Since joining Tottenham, he has added a focus that was at times lacking in the side. While Spurs (as does England) have people who can organise and encourage in defence, beyond that there was the impression prior to Parker's arrival that the rest of the side was lacking in these areas. That is an element that has been instilled into his latest club, and they are far less likely now to look like giving up when their backs are against the wall.
This was the case when Tottenham went 2-0 down away at Manchester City last month. Parker hadn't enjoyed the best of first-halves, but even before his side had conceded, the midfielder had been urging his team on and leading by example with a marked improvement in his own game.
That day too, he demonstrated his bravery and commitment to the cause. After luckily escaping serious injury after being stamped on the head by (the reprehensible) Mario Balotelli, Parker did not choose it as an excuse to call it a day. Instead, he got his treatment, got back on and went about doing his job.
Such level of commitment was in evidence too on a day that is destined to go into the folklore of his career. Last February, his then-club West Ham United trailed West Bromwich Albion at half-time 3-0, at which point Parker decided it was not the time to remain quiet.
"Scott showed a lot of passion in the changing room and it spurred us on", said Hammers striker Carlton Cole at the time. "It was inspirational and if you were in there, you would have had a tear in your eye".
West Ham went on to earn a 3-3 draw that afternoon. These qualities may not be unique to Parker among his potential teammates at Euro 2012, but there are other reasons why he stands out as a potential captain.
Parker Is Representative of England's Need for Progress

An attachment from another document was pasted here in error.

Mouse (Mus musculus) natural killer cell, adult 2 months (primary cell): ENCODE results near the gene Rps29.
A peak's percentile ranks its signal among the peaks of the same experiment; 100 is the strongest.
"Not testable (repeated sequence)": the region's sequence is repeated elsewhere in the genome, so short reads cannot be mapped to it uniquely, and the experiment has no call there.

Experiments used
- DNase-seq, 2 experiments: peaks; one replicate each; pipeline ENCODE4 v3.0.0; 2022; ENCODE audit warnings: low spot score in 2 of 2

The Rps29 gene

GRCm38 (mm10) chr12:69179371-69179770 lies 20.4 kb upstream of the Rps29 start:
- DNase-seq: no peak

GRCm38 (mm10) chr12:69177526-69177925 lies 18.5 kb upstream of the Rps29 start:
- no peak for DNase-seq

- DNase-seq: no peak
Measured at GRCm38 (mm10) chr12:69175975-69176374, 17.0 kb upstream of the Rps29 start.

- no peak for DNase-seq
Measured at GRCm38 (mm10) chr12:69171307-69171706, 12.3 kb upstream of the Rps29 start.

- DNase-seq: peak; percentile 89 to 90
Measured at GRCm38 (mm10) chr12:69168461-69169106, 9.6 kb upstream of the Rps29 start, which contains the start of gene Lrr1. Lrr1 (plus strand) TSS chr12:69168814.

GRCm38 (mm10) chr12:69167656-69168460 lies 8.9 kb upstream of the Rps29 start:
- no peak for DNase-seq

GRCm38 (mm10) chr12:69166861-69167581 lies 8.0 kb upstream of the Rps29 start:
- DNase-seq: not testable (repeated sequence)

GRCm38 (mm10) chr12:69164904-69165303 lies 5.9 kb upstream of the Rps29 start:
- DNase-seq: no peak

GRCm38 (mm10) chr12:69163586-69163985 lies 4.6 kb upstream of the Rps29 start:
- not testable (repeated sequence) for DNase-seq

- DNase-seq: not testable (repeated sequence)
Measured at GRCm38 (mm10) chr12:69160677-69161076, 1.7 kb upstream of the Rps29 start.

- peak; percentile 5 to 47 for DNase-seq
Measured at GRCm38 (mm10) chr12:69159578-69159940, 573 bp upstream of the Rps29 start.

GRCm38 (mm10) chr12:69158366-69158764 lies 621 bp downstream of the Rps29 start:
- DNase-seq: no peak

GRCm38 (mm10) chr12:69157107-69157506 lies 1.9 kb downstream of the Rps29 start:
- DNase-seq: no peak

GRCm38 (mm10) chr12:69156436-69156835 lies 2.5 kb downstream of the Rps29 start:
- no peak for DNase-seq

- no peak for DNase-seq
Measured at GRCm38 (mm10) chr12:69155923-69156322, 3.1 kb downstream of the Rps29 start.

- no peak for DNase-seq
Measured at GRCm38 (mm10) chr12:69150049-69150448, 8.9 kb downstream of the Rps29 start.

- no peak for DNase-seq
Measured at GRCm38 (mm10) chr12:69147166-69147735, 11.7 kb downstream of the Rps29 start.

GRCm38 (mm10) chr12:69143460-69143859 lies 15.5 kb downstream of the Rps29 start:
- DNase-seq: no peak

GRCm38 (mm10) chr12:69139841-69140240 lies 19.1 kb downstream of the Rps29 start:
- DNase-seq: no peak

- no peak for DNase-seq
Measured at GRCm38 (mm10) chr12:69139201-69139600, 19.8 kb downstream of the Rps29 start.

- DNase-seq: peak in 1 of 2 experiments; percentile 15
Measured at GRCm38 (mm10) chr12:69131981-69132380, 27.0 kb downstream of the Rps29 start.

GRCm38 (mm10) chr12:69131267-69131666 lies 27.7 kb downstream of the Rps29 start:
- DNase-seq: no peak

Despite being the same age as Steven Gerrard and Ashley Cole, a few months older than Gareth Barry, and just a couple of years younger than Frank Lampard, Parker has only recently cemented his place in the England set-up.
The 31-year-old's haul of ten caps on paper may mark him out as inexperienced in comparison with the veterans of the England squad, but his freshness to the scene is one of the reasons that he is so appealing.
Parker is not carrying the same baggage as these players, and not only in the form of tournament failures. He has been exempt from the existing controversy of accommodation that has so plagued the international careers of Lampard and Gerrard, as well as the public dislike of Cole, or even as part of so many previous complicated decisions over the captaincy.
Instead, Parker is representative of a new group of players that have not been burdened by these stresses and the accusations of favouritism that have plagued team-selections made in the face of form and reason.
All of the players mentioned will most certainly be part of the Euro 2012 squad and are likely to play some part. If anything, playing without the burden of official leadership will at least remove a little pressure, something the players have evidently suffered from for so long.
But what a change in captaincy offers is an opportunity to move on from the past without abandoning it entirely: a chance to offer a new perspective in this area that might freshen up a previously stale England camp.
Parker Is a Great Role-Model
We have spoken already at length about the essence of Parker on the pitch, about his ability as a player and as a leader. But it is his off-field conduct that makes him such a desirable candidate for the captaincy, and what that entails in being the face of English football.
Not only is Parker a break from the past disappointments of the team in tournament football, but also the failure of so many players in representing England as role models.
This is not intended as a moral lecture, and indeed, just how much responsibility footballers should have as role models is up for debate. What is indisputable however, is the negative impact that off-field transgressions of England internationals have had on the team.
At one point or another in their careers Gerrard, Lampard, Cole, Rio Ferdinand, David Beckham and Wayne Rooney (oh and a manger too, Mr. Eriksson this means you!) have all had trouble with the law, or been embroiled with scandal or tabloid gossip. Not all situations may have had a direct impact on the England team, but even those which didn't went some way to damaging its reputation and creating unnecessary stresses.
Parker has generally kept to himself and focused on his football. Now more than ever, this should be one of the mandatory qualities of an England captain.